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Posts Tagged ‘FINRA’s investment in hedge funds’

FINRA 2008 Annual Report: A Special Type of Hubris

Posted by Larry Doyle on June 29th, 2009 3:14 PM |

At first blush, I viewed the text of the Financial Industry Regulatory Authority’s (FINRA’s) 2008 Annual Report as nothing more than standard corporate fare.  With the benefit of a few days to ponder FINRA’s delivery, I am actually amazed, although never surprised, by the gall of this regulatory organization. In fact, I can only describe FINRA as displaying a special type of hubris in addressing the fraud encompassing Auction-Rate Securities.

I personally believe it is very important for a financial self-regulatory organization, such as FINRA, to be totally transparent in every regard. Why? Very simply, transparency promotes confidence and FINRA’s position as a financial regulator should begin and end with that goal.

Against that backdrop, FINRA should not directly manage any of their own funds. To do so is an open invitation for conflicts of interest. FINRA’s own investment portfolio, managed by an Investment Committee, generated a negative 26% return in 2008. In April 2009, the FINRA portfolio shifted to a lower volatility approach but in 2008 it continued to have exposure to hedge funds, fund of funds, and private equity. As much as I believe this is a very big deal, it pales in comparison to the major issue I, and others, have with FINRA: their involvement with Auction-Rate Securities. Let’s dive into this part of the report and comment as appropriate.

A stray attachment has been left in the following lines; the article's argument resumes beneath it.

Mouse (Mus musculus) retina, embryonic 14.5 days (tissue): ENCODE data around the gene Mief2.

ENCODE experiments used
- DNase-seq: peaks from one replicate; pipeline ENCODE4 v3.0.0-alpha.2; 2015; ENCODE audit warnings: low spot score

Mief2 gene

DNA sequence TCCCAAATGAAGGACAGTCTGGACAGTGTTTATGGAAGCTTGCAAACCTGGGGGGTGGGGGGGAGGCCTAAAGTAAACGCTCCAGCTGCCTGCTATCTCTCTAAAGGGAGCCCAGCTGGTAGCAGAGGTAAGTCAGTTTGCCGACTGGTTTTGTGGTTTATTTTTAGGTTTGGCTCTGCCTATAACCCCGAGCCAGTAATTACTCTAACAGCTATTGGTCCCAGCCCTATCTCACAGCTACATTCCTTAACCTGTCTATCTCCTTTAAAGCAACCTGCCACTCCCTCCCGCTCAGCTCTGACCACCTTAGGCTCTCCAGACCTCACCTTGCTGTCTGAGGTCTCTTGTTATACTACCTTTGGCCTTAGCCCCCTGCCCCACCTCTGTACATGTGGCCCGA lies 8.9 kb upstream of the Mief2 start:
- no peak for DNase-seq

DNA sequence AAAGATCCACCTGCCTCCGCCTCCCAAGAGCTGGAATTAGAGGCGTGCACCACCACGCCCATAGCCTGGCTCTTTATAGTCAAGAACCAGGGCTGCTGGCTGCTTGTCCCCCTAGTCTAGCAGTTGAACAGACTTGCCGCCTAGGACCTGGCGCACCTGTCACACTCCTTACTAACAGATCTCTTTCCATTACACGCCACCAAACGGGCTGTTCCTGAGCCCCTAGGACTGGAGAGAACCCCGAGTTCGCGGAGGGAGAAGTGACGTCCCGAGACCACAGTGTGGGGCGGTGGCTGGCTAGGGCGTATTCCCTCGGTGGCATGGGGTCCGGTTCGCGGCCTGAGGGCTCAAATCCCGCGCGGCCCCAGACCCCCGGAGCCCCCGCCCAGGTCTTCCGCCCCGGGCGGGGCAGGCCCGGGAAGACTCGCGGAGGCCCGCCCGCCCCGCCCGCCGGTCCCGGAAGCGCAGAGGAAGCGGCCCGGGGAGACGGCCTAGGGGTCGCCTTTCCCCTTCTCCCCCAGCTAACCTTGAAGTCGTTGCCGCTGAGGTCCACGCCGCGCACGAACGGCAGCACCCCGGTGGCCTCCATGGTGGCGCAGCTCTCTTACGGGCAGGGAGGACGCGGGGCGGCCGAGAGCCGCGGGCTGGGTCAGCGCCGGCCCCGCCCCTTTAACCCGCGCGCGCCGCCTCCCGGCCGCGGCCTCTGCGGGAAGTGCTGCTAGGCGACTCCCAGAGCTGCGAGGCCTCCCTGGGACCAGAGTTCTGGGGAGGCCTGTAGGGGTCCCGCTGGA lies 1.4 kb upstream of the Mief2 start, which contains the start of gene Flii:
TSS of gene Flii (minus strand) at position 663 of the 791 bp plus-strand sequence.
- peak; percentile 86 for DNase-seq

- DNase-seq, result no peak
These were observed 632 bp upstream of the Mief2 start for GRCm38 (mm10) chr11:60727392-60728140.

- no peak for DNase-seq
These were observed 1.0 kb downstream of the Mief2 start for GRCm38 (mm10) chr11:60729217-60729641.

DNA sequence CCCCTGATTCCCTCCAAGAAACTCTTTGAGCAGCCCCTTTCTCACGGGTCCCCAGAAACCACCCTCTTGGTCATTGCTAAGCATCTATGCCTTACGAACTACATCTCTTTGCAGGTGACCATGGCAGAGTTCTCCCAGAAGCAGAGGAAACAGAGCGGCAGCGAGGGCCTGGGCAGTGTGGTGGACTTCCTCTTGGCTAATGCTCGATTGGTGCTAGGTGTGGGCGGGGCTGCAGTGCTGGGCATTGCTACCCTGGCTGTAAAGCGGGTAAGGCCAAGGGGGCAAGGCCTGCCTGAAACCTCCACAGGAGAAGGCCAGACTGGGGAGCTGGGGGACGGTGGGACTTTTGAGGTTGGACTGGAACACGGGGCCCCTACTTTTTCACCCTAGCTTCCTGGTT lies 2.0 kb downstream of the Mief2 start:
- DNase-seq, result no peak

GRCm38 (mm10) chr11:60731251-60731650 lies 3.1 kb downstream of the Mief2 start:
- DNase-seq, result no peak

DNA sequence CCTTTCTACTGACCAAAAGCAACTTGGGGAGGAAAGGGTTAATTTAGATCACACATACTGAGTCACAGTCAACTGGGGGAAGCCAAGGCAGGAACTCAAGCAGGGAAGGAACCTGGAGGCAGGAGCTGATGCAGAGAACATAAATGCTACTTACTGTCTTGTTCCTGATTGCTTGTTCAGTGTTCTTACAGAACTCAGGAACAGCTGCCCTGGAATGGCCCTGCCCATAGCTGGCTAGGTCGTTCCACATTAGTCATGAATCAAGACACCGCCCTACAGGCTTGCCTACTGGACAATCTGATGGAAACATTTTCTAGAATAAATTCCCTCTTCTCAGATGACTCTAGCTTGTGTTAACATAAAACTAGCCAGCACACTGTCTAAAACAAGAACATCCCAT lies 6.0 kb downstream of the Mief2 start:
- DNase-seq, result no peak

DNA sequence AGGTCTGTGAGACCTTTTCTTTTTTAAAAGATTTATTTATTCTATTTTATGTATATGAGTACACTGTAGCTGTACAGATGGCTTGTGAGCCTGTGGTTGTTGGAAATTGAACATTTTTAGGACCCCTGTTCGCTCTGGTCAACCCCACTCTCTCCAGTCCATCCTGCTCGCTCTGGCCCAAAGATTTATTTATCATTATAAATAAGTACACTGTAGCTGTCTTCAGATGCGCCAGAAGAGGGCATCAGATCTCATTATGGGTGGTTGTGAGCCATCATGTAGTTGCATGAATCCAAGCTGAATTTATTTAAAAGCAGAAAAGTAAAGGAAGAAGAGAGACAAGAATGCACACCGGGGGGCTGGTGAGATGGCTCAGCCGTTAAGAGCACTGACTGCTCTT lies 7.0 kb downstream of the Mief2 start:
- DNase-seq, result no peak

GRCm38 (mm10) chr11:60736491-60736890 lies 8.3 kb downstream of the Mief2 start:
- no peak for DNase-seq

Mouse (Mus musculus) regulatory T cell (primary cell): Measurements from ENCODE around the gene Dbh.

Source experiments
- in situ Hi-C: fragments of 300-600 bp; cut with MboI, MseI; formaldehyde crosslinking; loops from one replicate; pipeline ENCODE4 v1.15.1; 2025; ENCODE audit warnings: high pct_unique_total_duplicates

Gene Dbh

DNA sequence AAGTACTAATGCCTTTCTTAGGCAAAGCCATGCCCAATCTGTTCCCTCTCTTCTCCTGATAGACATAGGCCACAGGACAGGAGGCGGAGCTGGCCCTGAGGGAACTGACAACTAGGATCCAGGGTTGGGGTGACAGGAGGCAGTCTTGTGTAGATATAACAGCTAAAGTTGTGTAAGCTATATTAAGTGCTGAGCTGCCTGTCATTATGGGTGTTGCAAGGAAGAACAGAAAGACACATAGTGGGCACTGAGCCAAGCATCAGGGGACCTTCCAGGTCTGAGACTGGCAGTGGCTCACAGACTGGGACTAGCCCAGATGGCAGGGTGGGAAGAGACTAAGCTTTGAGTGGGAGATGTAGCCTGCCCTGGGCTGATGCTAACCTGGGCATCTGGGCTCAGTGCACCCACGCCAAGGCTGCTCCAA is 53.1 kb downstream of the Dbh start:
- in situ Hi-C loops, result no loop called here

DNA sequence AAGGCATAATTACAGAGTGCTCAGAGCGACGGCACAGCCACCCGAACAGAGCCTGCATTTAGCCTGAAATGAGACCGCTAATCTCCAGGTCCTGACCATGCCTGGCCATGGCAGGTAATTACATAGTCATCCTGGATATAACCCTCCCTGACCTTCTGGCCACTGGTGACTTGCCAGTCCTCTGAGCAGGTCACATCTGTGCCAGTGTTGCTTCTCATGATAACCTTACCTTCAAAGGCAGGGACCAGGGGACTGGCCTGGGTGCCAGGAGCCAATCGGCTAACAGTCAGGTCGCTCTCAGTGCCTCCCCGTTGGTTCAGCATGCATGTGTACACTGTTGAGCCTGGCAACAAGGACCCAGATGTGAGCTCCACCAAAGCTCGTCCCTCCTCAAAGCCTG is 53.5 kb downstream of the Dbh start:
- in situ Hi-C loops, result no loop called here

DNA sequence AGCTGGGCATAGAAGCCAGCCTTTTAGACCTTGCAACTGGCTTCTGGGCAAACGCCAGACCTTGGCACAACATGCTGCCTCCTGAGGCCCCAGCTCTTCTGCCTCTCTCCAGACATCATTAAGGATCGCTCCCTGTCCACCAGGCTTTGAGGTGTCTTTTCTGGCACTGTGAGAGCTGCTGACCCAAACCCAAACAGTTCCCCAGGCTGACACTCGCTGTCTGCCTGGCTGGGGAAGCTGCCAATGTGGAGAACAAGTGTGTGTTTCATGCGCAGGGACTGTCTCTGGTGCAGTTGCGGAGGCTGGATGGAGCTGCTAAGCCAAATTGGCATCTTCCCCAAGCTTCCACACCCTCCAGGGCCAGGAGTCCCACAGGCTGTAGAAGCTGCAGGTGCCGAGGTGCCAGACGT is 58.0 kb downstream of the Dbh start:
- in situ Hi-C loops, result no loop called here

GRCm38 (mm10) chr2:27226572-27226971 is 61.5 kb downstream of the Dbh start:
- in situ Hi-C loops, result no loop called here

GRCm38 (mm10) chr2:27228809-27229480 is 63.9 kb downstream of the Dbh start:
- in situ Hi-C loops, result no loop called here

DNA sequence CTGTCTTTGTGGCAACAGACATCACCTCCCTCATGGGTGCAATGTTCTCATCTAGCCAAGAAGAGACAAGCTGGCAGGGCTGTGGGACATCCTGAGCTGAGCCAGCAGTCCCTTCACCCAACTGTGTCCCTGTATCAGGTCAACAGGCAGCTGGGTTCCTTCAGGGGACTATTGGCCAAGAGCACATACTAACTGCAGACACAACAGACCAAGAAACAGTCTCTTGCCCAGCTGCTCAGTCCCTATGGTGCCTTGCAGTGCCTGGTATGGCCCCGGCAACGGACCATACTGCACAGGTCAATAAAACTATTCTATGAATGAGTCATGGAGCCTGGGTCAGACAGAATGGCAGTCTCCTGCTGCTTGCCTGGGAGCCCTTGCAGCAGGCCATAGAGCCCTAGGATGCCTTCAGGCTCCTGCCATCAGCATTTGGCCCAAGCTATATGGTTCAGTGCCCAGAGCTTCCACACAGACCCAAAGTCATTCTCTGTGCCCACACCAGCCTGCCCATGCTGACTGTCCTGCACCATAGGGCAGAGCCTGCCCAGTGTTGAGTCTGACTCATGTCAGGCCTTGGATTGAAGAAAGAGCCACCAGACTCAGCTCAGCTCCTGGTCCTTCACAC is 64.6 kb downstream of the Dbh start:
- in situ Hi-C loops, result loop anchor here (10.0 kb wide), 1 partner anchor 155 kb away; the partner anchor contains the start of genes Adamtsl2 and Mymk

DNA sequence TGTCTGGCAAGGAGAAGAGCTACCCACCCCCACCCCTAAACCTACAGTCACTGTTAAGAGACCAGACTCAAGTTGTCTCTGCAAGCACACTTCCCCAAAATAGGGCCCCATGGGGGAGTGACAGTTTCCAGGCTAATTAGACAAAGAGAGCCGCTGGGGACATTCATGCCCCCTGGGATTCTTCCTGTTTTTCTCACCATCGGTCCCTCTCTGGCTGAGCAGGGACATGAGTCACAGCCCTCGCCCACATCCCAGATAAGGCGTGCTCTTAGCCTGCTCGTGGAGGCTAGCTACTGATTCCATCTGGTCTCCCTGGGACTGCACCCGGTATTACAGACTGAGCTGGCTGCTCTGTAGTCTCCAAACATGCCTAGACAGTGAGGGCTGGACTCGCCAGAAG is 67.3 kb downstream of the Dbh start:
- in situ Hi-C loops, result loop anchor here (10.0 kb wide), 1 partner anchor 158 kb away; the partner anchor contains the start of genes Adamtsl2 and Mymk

FINRA sets the table:

Throughout the financial crisis, FINRA has worked closely with other regulators, particularly the Securities and Exchange Commission and the Federal Reserve, to examine firm activities for compliance with FINRA rules and federal securities laws, investigate wrongdoing and, when rules were broken, enforcing those rules.

As well they should. However, Finra obviously did not work too closely with the SEC to detect the fraud ongoing with Bernie Madoff. In fact, Finra’s only reference to the Madoff situation is one sentence highlighting the fact that the current financial regulatory structure does not overlap the efforts overseeing broker-dealers with those of investment advisors.

FINRA continues to make their case in stating:

The instability in the markets, and at a number of financial institutions, heightened investor fears. FINRA helped to allay those fears, and foster confidence, by working to ensure the protection of customer assets at troubled institutions.

How can they make this statement with a straight face knowing that thousands of investors and tens of billions of dollars remain frozen in Auction-Rate Securities? A number of Wall Street institutions continue to collect fees from these securities. Hubris? You think?

FINRA continues:

Vigorous enforcement of rules and regulations is a cornerstone of FINRA’s work to protect investors. In 2008, FINRA focused its efforts in several areas of investor harm—including excessive commissions, unsuitable mutual fund share class recommendations and sales, penny stock sales and auction rate securities recommendations and sales.